Others in the community have been very vocally unhappy with GPLv3. To them, this license overreaches, trying to regulate how people use the software instead of just how they distribute it. It has too many legal kludges and special cases. It has, in the view of some people, failed to live up to the Free Software Foundation's promise that revisions of the GPL would be "similar in spirit" to GPLv2. Instead, they say, the FSF has taken this rewrite as an opportunity to force its views on a world which may not otherwise be ready to adopt those views.

The good news is that those people, and the projects they represent, need not move to GPLv3. Version 2 of the license remains valid and usable; despite its American-style language it appears to be enforceable over much of the world. Nobody is trying to force any project to change to a license it does not like.

Expect spirited discussions within some projects as they try to decide whether to move to the new license or not. But the wider discussion is done, and GPLv3 is a reality. It will take years to see what the effect of this new license is. The patent licensing and anti-DRM clauses may well cause some companies to reconsider the use of free software in their products; in the worst case we could be seeing the beginning of the BSD comeback. As worst cases go, that one can only be seen as relatively benign.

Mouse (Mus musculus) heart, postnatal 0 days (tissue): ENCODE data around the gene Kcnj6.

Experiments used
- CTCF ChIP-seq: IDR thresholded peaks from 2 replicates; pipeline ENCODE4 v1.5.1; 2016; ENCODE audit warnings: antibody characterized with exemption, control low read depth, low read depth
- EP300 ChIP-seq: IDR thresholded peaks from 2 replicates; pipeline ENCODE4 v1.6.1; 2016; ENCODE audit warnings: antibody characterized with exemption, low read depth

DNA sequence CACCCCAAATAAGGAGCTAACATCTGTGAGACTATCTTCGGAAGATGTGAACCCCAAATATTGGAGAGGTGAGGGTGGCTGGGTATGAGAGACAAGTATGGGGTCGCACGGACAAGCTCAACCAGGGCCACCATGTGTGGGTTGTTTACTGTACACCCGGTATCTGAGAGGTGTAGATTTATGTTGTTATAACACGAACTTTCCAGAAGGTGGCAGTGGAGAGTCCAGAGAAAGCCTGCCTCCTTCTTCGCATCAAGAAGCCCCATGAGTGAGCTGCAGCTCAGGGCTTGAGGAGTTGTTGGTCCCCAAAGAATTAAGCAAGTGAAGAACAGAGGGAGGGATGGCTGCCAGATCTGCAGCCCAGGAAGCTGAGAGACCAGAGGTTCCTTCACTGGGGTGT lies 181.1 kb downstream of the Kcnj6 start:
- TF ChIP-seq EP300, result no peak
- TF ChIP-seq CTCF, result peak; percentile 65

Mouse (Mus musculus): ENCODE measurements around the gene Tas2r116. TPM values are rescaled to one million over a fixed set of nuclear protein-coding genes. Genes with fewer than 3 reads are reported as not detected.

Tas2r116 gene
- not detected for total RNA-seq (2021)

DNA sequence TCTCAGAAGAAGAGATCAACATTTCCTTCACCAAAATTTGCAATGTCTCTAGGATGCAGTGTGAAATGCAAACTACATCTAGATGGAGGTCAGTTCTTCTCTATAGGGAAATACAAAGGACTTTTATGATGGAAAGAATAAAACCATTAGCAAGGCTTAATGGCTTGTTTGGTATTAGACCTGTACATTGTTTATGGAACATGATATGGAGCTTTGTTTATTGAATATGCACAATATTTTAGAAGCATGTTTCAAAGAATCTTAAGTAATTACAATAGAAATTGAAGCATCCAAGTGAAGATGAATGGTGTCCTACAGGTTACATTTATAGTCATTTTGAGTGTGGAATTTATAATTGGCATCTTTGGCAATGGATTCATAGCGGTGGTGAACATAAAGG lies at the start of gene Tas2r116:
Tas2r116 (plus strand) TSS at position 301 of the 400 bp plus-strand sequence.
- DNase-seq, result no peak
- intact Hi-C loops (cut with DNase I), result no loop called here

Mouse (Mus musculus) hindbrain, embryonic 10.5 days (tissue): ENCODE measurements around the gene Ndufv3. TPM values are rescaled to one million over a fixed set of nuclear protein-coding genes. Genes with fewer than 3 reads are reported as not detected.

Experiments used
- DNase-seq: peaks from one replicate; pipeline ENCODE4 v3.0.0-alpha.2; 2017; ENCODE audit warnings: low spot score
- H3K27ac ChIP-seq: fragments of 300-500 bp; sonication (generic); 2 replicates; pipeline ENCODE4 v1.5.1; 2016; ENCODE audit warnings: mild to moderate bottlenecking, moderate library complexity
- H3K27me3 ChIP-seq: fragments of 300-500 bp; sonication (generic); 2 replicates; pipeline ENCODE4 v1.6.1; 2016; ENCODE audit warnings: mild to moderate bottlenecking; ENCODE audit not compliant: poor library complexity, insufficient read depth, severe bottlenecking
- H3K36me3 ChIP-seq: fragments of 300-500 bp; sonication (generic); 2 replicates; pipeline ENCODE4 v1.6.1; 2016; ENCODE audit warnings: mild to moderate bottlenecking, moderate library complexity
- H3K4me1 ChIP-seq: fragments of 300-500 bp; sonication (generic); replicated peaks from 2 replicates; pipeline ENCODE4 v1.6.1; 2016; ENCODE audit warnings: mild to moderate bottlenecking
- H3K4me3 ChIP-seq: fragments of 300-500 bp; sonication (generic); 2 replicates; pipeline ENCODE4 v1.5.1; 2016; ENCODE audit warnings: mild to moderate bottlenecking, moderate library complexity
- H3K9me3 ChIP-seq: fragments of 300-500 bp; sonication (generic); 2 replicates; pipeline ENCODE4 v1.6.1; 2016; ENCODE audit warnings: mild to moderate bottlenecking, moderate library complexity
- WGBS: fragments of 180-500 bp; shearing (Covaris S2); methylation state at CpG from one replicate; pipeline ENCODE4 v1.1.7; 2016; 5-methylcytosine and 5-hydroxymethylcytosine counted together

This rewrite has probably gone as well as it could have, given the parameters within which the FSF operates. Never before has the FSF sought so much input - and actually acted on it. Whether one likes the end result or not, it is appropriate to thank the FSF for putting in its best effort, and especially to thank Eben Moglen for devoting so much of his life to such a difficult project.

Comments (13 posted)

Linux Symposium 2007 - a summary

The 2007 [Ottawa] Linux Symposium has run its course. All of the casualties from the closing party (perhaps made more numerous by the new practice of sending around waiters with trays full of shots of tequila) should have found their way home by now. Your editor has returned from this year's event; here's his summary of what took place.